& )
\n"; return *this; }
template< typename T >
operator T() const;
};
//
class A
{
public:
A() { std::cout << "A()\n"; }
explicit A( int ) { std::cout << "A( int )\n"; }
A( A const & ) { std::cout << "A( A const & )\n"; }
~A() { std::cout << "~A()\n"; }
A & operator=( A const & ) { std::cout << "A & operator=( A const
& )
\n"; return *this; }
};
//
template< typename T >
B::operator T() const { std::cout << "B::operator T() const\n"; return
T(); }
//
int main( )
{
B obj001;
A obj002 = obj001; // this works

The standard mandates that this behaves as if a temporary A object is
created first from obj001 and then obj002 is copy constructed from this
temporary object (to further complicate things the actual copy
construction may be elided but the compiler must check that it would have
been possible). Creating the temporary object is an implicit conversion
and hence the explicit A(int) is not considered.
//A obj003( obj001 ); // this is ambiguous

This is an explicit constructor call hence A(int) as well as the copy
constructor are considered.
}

--
Markus Schoder- Hide quoted text -

- Show quoted text -

Thanks, I think I got it.
But what if I remove the explicit on the constructor.
Does the compiler choose the "shortest" implicit conversion?
No, when writing 'A obj002 = obj001;' it means that the copy constructor
will be used (even though it might be elided), so the other constructors
do not matter.

--
Erik Wikström
Sep 3 '07 #7
On Sep 3, 12:25 pm, Frank Birbacher <bloodymir.c...@gmx.netwrote:
xtrigger...@gmail.com schrieb:
This means it chooses:
1. B::operator T() const [ with T=A ]
instead of
1. B::operator T() const [ with T = int ]
and then
2. A( int ) // if I remove the explicit this could be used for
implicit conversion

How is the first onw shorter than the second? It is still ambiguous:

first case:
B::operator A ()
A(A const&)

second case:
B::operator int()
A(int)

Just because in the first case the intermediate value is already of type
"A" does not make the conversion shorter. A reasonable approach would be
to provide a A(B const&) constructor.

Frank
Just to clarify: I'm working on a smart pointer library with different
templated smart pointers types ( like strong, weak, shared ) and a
central memory tracking system for debugging purposes. The example
above was just to show the problem... I'm actually working around the
problem but I was curious... Anyway the previously mentioned
simplified example is NOT ambiguous.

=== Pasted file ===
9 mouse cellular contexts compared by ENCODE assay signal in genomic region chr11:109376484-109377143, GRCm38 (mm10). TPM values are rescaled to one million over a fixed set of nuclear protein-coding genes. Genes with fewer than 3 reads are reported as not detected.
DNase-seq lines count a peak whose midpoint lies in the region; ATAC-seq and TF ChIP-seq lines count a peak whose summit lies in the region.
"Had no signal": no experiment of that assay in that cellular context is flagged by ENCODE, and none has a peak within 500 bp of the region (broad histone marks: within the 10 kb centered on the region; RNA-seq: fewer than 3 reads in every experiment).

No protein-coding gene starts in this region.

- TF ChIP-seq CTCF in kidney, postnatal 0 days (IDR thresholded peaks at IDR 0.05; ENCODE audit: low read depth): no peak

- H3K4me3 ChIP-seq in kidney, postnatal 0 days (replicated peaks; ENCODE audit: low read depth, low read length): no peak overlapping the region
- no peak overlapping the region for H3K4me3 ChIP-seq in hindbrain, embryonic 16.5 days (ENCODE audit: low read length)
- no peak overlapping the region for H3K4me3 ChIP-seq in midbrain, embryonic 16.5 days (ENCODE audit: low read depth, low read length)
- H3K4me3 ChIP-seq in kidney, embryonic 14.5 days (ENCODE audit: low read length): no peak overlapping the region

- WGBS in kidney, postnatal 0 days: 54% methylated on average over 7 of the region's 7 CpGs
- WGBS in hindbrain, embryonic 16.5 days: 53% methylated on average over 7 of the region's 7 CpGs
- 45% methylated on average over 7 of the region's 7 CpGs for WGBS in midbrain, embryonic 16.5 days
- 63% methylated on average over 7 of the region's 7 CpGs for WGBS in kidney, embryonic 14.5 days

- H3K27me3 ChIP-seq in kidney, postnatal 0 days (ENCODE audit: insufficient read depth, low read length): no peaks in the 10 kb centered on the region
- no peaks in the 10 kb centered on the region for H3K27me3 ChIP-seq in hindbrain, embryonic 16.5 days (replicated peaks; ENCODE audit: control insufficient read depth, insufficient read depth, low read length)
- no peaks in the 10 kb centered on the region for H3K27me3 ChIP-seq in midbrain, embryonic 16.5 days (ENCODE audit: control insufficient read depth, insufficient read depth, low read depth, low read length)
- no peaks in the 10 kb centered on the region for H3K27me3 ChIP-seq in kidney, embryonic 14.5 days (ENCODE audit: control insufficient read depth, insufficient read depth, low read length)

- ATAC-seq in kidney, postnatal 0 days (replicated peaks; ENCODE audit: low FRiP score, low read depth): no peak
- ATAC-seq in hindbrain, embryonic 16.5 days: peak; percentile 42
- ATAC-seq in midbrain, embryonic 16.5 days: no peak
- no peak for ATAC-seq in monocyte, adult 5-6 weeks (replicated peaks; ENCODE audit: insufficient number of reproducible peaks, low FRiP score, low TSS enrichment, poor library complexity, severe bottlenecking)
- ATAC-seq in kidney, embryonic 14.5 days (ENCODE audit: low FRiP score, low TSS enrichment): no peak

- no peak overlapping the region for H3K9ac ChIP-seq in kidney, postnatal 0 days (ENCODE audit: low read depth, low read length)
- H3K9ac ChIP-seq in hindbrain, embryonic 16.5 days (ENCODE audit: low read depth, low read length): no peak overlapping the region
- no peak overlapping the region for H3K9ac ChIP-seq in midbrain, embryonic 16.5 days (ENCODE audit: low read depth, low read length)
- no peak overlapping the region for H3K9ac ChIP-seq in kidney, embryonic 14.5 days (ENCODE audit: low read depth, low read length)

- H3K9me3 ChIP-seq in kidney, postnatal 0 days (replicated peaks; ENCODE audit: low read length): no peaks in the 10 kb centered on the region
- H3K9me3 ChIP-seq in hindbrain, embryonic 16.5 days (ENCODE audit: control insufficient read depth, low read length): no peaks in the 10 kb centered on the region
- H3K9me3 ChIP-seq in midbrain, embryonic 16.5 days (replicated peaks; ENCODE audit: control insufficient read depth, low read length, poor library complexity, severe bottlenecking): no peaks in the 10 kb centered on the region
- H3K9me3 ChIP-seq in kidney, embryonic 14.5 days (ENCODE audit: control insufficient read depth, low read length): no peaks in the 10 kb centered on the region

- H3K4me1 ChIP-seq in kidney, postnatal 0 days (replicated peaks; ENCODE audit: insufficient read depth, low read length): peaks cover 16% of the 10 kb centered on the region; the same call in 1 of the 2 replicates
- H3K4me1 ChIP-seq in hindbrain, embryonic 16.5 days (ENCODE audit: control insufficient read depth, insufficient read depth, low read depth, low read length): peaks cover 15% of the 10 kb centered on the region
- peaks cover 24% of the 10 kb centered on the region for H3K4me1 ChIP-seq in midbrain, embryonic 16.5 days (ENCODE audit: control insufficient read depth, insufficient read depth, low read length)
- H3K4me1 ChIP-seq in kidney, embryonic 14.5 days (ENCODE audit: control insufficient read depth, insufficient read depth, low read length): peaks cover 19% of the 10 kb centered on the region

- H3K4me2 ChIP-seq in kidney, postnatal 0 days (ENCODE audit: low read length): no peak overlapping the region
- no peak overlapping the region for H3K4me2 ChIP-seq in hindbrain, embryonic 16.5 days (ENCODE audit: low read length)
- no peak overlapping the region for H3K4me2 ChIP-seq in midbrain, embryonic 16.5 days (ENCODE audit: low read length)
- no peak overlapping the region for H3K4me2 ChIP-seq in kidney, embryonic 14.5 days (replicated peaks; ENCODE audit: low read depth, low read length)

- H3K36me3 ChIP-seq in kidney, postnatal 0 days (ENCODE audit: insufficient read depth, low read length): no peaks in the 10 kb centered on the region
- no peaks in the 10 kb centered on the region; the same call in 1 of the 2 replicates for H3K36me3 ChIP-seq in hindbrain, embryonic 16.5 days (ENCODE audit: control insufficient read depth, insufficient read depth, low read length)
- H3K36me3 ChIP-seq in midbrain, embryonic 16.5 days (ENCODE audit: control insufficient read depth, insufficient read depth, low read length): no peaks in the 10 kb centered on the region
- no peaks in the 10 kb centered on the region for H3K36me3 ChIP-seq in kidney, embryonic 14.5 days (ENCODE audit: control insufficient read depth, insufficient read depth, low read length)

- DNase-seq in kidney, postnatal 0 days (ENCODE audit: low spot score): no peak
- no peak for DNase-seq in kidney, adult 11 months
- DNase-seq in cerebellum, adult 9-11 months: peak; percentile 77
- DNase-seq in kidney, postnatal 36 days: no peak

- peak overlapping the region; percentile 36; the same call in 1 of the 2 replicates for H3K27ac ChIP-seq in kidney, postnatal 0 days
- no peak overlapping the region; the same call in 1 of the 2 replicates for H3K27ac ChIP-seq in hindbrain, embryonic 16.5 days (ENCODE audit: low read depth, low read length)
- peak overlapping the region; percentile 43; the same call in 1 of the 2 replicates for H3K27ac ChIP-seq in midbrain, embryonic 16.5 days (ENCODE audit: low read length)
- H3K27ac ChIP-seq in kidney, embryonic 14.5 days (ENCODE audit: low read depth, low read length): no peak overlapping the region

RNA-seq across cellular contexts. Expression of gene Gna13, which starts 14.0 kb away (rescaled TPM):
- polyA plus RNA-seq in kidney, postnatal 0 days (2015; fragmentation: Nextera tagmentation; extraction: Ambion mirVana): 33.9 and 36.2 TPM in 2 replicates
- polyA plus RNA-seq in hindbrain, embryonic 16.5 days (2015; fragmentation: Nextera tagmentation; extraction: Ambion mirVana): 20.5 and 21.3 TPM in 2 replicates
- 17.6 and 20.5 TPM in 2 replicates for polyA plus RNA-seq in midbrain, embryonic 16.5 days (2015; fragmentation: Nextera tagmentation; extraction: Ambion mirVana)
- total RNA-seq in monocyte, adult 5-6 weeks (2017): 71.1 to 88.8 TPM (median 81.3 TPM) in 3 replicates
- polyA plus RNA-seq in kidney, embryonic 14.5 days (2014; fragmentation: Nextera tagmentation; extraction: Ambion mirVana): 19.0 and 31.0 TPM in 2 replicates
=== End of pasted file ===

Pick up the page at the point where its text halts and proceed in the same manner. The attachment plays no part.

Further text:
In fact
B obj1;
A obj2 = obj1;

compiles perfectly, this means that the compiler chooses one of the
two paths.
So either

1. B::operator T() [ with T = A ]
2. A( A const & ) // eliding copy constructor

or

1. B::operator T() [ with T = int ]
2. A( int ) // taking away explicit

Since the compiler chooses, I guess it chooses the first...
Thanks for the insights
FB

Sep 3 '07 #8
On Sep 2, 11:42 pm, xtrigger...@gmail.com wrote:
On Sep 2, 8:52 pm, Erik Wikström <Erik-wikst...@telia.comwrote:


On 2007-09-02 19:58, xtrigger...@gmail.com wrote:
Hi to all,
I'm working on a smart pointer implementation and I'm trying to get
automatic type conversion between different pointer types. I stumbled
upon something weird (at least for me) I summarized it in the code
below. I was expecting both things at the end to work or not work at
all....
Any insight?
Thanks in advance,
Francesco
#include <iostream>
class A;
//
class B
{
public:
B() { std::cout << "B()\n"; }
B( B const & ) { std::cout << "B( B const & )\n"; }
~B() { std::cout << "~B()\n"; }
B & operator=( B const & ) { std::cout << "B & operator=( B const & )
\n"; return *this; }
template< typename T >
operator T() const;
};
//
class A
{
public:
A() { std::cout << "A()\n"; }
explicit A( int ) { std::cout << "A( int )\n"; }
A( A const & ) { std::cout << "A( A const & )\n"; }
~A() { std::cout << "~A()\n"; }
A & operator=( A const & ) { std::cout << "A & operator=( A const & )
\n"; return *this; }
};
//
template< typename T >
B::operator T() const { std::cout << "B::operator T() const\n";
return T(); }
//
int main( )
{
B obj001;
A obj002 = obj001; // this works
//A obj003( obj001 ); // this is ambiguous
}
Since B can be converted to any type you like, it can be converted to
either A or int. Both of which are types for which A has a constructor,
and the compiler have no idea which of them you would like to use. Using
explicit on a constructor only prevents it from being used like this:
A a = 1;
You have to do
A a(1);
--
Erik Wikström

In fact I was wondering why the first initialization works ( it is not
ambiguous it seems...)
A obj002 = obj001; // this works

while the second doesn't.
//A obj003( obj001 ); // this is ambiguous

I figured that the explicit doesn't help here.
:-)- Hide quoted text -

- Show quoted text -
explicit causes the first not to be ambiguous.do:
template<typename T>
T& B::To();

A obj003(obj001.To<A>());

regards,
FM.

Sep 3 '07 #9